Chemistry

Data & products on marine water quality

How

Major EMODnet Chemistry challenges are to:

Data on eutrophication, ocean acidification, contaminants, and marine litter are collected, aggregated and validated whithin each of the six major European sea regions, namely, the EMODnet Chemistry data harvesting areas. This process imply multiple validation steps through a commonly agreed and standardized Quality Control (QC) loop, that strictly involves data originators to ensure the best sets of measured data and related metadata, and to prevent duplicates.

Data collections are input for generating further data products, consisting of a series of spatially interpolated maps of eutrophication parameters in time and depth per sea region, dedicated maps of contaminants and marine litter, and station time series.

Dedicated viewing services allow users to browse, interact and visualize products, while corresponding metadata can be retrieved from a products catalogue service.

These results are achieved by adopting and adapting consolidated SeaDataNet standards and services.

SeaDataNet is a leading pan-European infrastructure to manage, index and provide access to ocean and marine data sets and data products,for a wide range of variables, acquired via research cruises and other in-situ observational activities. The National Oceanographic Data Centres (NODC's) are the leading nodes of SeaDataNet.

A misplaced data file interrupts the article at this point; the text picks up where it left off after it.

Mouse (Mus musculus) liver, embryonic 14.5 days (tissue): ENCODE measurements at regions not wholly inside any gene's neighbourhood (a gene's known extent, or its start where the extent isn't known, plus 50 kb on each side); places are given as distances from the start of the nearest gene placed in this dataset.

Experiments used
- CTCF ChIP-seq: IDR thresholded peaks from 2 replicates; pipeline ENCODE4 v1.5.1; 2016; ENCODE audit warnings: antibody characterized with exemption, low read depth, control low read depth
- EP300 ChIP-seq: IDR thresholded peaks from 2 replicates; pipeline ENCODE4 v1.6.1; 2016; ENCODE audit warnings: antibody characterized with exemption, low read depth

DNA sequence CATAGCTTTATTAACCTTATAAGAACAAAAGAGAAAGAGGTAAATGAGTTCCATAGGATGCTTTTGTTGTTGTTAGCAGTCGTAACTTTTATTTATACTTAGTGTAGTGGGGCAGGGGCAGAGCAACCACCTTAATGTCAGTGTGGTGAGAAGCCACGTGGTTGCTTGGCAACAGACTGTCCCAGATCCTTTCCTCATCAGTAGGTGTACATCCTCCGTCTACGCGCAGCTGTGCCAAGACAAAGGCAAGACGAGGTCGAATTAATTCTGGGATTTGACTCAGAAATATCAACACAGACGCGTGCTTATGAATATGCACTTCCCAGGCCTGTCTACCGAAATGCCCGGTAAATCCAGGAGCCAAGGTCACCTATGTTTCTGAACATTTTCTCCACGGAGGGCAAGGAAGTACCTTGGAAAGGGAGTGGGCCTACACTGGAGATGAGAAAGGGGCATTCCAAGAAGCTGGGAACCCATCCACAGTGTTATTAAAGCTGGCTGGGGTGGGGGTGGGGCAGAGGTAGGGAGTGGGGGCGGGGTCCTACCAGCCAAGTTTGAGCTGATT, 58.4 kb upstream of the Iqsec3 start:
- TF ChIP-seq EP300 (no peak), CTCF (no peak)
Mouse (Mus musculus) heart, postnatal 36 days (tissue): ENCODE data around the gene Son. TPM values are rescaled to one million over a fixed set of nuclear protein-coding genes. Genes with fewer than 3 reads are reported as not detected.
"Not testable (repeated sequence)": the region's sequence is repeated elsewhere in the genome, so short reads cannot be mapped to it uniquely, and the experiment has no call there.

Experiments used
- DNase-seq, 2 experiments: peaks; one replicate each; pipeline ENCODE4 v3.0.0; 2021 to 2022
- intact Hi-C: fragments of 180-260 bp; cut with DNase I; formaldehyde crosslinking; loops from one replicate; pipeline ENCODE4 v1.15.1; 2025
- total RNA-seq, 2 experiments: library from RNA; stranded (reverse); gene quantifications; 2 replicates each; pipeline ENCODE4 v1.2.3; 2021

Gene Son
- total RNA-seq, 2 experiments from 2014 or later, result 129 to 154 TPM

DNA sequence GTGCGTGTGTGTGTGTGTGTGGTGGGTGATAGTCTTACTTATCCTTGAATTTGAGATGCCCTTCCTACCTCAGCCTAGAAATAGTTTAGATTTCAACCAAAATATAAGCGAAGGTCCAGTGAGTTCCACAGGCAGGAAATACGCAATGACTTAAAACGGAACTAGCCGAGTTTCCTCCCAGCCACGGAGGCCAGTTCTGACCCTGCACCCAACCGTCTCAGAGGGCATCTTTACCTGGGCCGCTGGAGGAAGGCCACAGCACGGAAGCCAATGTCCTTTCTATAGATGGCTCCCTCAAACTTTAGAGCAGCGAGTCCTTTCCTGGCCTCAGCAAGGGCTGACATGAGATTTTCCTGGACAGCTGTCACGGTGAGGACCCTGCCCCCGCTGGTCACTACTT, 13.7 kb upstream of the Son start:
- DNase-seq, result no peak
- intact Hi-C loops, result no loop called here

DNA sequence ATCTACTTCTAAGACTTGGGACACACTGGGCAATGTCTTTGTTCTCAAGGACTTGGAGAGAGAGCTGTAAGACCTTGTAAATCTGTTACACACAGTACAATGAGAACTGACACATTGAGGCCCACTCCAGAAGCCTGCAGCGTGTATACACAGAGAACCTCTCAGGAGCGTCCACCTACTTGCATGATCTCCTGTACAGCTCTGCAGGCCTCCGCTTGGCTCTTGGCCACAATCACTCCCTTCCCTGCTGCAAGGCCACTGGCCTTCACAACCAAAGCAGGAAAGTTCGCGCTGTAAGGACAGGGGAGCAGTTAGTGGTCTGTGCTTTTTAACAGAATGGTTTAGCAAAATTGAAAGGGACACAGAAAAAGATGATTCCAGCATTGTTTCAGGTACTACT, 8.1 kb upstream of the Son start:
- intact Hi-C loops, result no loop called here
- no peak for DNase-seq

In particular, EMODnet Chemistry uses and customizes SeaDataNet infrastructure as far as regards:

  • Metadata Catalogues, provided through different services that give overviews of marine research in Europe; among them, projects, organizations, cruise summary reports, and data.
  • Data Access, provided through the Common Data Index (CDI)service, that is the reference interface for requesting and downloading data sets.
  • Common Vocabularies used in all metadatabases and data formats.
  • Data Formats used for data sets delivery.
  • Data quality control by using common protocols and flag scales.
  • Software to provide common tools for analysing and presenting data and data products.

This approach is regularly tuned with experts of Marine Strategy Framework Directive implementation, such as the Regional Sea Conventions (RSC's), the European Environment Agency (EEA), the European Commission's Directorate-General for Environment (DG ENV), and the European Commission's Joint Research Centre (JRC).